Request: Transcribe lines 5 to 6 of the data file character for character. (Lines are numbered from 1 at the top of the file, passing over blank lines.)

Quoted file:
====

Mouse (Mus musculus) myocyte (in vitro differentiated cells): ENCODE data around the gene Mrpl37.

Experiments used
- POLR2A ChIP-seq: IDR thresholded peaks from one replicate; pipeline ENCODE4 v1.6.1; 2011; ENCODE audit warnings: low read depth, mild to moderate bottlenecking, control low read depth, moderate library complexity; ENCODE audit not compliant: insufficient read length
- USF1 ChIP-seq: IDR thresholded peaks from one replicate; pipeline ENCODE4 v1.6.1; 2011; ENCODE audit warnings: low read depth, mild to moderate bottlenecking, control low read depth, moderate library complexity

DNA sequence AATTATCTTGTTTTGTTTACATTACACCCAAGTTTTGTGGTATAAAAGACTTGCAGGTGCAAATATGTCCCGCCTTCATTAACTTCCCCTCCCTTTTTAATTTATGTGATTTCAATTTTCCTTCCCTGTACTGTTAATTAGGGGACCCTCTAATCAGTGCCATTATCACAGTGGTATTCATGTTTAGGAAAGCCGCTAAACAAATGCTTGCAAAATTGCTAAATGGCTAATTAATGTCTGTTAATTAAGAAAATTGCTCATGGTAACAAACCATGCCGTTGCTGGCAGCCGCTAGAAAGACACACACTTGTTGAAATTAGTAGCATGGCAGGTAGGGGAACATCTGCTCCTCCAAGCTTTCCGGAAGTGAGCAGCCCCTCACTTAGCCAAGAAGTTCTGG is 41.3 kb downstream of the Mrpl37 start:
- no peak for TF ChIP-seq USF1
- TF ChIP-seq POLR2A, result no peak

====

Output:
DNA sequence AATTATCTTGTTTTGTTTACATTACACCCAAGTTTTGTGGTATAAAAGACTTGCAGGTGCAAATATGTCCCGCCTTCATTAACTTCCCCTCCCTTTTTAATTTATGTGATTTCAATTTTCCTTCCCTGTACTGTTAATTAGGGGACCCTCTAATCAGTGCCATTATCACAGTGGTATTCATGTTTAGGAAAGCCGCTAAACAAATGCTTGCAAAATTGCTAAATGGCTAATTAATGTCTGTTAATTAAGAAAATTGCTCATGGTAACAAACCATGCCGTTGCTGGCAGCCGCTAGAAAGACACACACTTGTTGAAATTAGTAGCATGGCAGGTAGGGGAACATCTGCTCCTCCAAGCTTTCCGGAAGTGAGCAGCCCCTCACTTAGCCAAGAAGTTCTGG is 41.3 kb downstream of the Mrpl37 start:
- no peak for TF ChIP-seq USF1